Homemeade Hearth

chapruDecember 19, 2006

Two years ago, I built a homemade hearth pad for my Harmon P-68. It works very well. Now I want to build one for my cottage, but I'm not sure if I want a wood or pellet stove.

My idea is laying four, 4"x4" pressure treated posts on the concrete slab with a 4'x4'piece of 3/4" plywood screwed on top of the posts( forming a 4'x4' pad). On top of the plywood would be a 1/2" concrete backer board (Durarock). I would then place two layers of 2'x2' flat stones, 1 inch thick, on top of that, for a total stone thickness of 2 1/2".

I know that the above would handle the heat from a pellet stove, but would it be enough to handle the heat from a wood stove?

Any ideas or suggestions? Thanks in advance.

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You should check your local building code for the required thickness of non-combustible materials on the hearth. On a fireplace hearth the requirement is typically 1 inch. It sounds like 2 1/2" may be more than is required. Assuming that is what you want, I'm curious as to why you would do it with two thicknesses of the stone. Probably the best way is to do a bed of mortar (to whatever thickness you want) directly on top of the plywood and stick your stones into that (or let the mortar harden and use thinset to attach the stone). When you mix the mortar, use fire clay which makes the mortar more heat resistant and less likely to develop cracks from the heat. Also, why are you using pressure treated lumber? That's for when the wood is in contact with the ground. I'd be concerned about using it indoors, especially when it mught be exposed to some heat - it's got some pretty noxious chemicals in it.

    Bookmark   December 20, 2006 at 9:18PM
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Thanks Ventupete. I wasn't sure of the thickness required, that's why the two layers of stone. The cottage is on a slab right on the riverbank, so it is always damp inside. I thought it best to use pressure treated in that application. I made a hearth for the pellet stove at home in the same fashion, but tiled it. There's no smell from the wood. The reason I didn't want to use the mortar was that the cottage occassionaly gets flooded (every ten years or so). I wanted something that i could take apart easily if it got wet or ruined.
I'm not familiar with wood stoves. Do you think the durarock and 1 layer of store would be enough?

    Bookmark   December 21, 2006 at 7:37AM
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Got it. To be on the safe side (and give yourself some peace of mind), I'd put down two layers of the 1/2" cement board under the stone. I'd also mix the mortar you use to set and grout the stone with fire clay as I mentioned above. It will keep the mortar from crumbling due to the extreme temperature swings. Another option would be to do away with the wood entirely, form it out and just pour a concrete pad. That way there would be nothing to ruin if it got flooded. If you are concerned about eventually removing it, you could put a rubber membrane under the pad so that it would be easy to break up and remove at a later date. Just some thoughts. Good luck.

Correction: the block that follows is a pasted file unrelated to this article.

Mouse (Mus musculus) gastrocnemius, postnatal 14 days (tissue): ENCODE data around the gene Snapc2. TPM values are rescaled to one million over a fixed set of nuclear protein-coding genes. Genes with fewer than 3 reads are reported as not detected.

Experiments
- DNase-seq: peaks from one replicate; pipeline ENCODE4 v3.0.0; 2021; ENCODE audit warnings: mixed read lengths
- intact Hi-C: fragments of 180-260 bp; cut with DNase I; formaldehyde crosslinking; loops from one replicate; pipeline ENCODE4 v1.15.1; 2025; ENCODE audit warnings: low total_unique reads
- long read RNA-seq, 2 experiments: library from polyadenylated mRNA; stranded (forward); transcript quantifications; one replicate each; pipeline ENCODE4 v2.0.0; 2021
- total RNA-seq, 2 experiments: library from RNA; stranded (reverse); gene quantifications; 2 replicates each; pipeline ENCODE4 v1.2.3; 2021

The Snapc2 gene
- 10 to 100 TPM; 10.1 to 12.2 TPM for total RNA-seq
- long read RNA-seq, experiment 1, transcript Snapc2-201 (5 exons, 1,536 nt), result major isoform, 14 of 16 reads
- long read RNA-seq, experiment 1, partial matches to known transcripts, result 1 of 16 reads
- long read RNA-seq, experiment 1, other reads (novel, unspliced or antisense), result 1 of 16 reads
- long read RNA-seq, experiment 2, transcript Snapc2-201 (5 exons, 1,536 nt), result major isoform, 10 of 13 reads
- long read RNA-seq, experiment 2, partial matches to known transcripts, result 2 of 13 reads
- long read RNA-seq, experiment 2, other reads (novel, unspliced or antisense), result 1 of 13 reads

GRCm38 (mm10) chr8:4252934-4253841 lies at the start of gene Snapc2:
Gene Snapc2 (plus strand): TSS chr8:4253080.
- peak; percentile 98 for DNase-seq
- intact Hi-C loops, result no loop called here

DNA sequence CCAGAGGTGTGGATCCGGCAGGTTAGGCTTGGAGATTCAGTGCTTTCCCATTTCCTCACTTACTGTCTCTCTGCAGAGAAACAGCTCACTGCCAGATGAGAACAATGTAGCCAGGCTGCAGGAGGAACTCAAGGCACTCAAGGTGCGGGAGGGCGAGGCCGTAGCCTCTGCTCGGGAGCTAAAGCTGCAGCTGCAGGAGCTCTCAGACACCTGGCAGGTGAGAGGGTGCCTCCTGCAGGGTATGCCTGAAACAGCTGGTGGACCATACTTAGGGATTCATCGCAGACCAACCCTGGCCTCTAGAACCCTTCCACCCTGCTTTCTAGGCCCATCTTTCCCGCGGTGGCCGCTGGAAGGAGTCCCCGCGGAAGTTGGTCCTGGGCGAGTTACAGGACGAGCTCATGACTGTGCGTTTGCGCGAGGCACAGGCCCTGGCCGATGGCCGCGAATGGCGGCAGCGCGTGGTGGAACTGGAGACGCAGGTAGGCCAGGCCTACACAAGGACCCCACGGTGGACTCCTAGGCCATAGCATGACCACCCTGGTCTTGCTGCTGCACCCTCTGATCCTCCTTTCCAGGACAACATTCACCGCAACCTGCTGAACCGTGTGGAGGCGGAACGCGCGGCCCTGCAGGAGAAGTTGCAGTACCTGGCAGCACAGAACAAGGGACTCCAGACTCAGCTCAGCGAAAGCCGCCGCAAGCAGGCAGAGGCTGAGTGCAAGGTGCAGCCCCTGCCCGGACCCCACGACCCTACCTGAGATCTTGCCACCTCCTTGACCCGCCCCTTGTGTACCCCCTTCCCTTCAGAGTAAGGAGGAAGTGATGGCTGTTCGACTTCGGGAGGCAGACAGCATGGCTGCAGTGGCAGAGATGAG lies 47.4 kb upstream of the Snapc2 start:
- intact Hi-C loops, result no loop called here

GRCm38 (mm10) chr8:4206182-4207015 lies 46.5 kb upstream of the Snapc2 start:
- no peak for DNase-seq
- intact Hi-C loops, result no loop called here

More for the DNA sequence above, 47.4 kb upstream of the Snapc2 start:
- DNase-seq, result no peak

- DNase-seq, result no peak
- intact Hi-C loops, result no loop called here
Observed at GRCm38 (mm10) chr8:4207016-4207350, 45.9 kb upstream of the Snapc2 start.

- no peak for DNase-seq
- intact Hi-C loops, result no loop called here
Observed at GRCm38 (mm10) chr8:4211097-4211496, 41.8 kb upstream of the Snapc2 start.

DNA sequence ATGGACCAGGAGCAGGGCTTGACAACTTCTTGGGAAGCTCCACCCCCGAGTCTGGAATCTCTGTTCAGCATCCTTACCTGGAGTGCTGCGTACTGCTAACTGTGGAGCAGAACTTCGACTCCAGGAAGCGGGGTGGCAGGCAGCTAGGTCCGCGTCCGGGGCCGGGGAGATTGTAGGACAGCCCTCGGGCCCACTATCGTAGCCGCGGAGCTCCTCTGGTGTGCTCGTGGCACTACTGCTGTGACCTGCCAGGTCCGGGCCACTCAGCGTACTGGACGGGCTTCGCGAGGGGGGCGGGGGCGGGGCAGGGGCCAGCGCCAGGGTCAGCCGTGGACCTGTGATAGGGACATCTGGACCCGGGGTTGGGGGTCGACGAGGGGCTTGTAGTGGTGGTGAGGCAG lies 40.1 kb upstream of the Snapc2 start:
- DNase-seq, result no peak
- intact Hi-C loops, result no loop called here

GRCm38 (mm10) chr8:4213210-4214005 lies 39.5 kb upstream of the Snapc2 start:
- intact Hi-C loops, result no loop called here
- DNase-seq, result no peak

Bookmark   December 21, 2006 at 12:24PM
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Thanks Ventupete. I like the fire clay idea.

    Bookmark   December 21, 2006 at 12:35PM
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FYI, some manufacturers call it "mortar clay" instead of "fire clay." The bag will have recommended proportions for the mortar mix. I've used it to install fire brick inside several fireplace boxes I've built, and have never had a problem with it failing.

    Bookmark   December 21, 2006 at 7:09PM
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I'll have to pick some up. Which raises another point for me.
I have a lot of that thinset left from the first heath I built. Could I mix that mortar clay in with the thinset to set the stone?
Thanks again Ventupete. I'm learning quite a bit from you.

    Bookmark   December 22, 2006 at 1:26PM
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Not sure how the clay might affect the thinset. Thinset is basically a type of mortar that has glue mixed in. I wouldn't put the clay into it as it might weaken it, especially since it's under the stone and won't be as directly affected by the heat. If the thinset you have isn't fortified, I'd get some liquid fortifier and use it when you mix up the thinset - it gives it a lot more strength. Use the clay for the mortar grout. Happy Holidays.

    Bookmark   December 22, 2006 at 3:41PM
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Thanks again Ventupete. same to you.

    Bookmark   December 22, 2006 at 7:58PM
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